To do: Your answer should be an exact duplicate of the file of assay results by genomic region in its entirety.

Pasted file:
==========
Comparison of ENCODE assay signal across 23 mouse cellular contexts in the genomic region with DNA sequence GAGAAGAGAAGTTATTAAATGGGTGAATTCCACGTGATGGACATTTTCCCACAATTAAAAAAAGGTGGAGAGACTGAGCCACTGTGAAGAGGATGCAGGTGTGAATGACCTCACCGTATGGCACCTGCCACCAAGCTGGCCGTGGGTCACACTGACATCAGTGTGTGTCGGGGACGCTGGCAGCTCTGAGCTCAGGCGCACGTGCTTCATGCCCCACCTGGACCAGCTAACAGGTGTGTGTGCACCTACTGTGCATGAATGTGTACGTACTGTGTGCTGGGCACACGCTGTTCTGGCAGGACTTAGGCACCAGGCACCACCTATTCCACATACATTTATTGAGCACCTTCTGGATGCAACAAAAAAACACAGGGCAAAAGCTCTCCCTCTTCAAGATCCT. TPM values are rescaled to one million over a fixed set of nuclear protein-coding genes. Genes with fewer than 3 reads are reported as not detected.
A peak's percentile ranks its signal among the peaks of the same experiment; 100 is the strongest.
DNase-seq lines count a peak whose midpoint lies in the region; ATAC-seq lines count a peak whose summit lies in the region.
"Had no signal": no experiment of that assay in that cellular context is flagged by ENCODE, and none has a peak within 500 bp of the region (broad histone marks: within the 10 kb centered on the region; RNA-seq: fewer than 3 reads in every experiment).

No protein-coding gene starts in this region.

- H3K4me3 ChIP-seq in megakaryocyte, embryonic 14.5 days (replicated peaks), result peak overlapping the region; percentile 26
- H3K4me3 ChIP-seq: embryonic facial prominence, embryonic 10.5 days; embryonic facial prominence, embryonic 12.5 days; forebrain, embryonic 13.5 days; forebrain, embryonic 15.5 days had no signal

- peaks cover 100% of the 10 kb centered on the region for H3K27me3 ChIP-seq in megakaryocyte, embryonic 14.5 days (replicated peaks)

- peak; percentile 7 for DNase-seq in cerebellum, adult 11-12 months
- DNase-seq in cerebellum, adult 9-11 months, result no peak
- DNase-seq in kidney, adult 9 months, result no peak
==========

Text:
Comparison of ENCODE assay signal across 23 mouse cellular contexts in the genomic region with DNA sequence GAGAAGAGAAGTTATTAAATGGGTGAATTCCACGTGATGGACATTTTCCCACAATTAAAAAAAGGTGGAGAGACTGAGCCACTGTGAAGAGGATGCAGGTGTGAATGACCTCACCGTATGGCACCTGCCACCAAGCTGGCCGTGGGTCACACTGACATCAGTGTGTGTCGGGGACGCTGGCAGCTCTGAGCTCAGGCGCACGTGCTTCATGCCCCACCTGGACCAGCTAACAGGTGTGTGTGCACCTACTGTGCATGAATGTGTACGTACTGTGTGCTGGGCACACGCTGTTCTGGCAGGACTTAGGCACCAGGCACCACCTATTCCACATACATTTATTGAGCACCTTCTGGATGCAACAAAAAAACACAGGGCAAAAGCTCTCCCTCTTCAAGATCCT. TPM values are rescaled to one million over a fixed set of nuclear protein-coding genes. Genes with fewer than 3 reads are reported as not detected.
A peak's percentile ranks its signal among the peaks of the same experiment; 100 is the strongest.
DNase-seq lines count a peak whose midpoint lies in the region; ATAC-seq lines count a peak whose summit lies in the region.
"Had no signal": no experiment of that assay in that cellular context is flagged by ENCODE, and none has a peak within 500 bp of the region (broad histone marks: within the 10 kb centered on the region; RNA-seq: fewer than 3 reads in every experiment).

No protein-coding gene starts in this region.

- H3K4me3 ChIP-seq in megakaryocyte, embryonic 14.5 days (replicated peaks), result peak overlapping the region; percentile 26
- H3K4me3 ChIP-seq: embryonic facial prominence, embryonic 10.5 days; embryonic facial prominence, embryonic 12.5 days; forebrain, embryonic 13.5 days; forebrain, embryonic 15.5 days had no signal

- peaks cover 100% of the 10 kb centered on the region for H3K27me3 ChIP-seq in megakaryocyte, embryonic 14.5 days (replicated peaks)

- peak; percentile 7 for DNase-seq in cerebellum, adult 11-12 months
- DNase-seq in cerebellum, adult 9-11 months, result no peak
- DNase-seq in kidney, adult 9 months, result no peak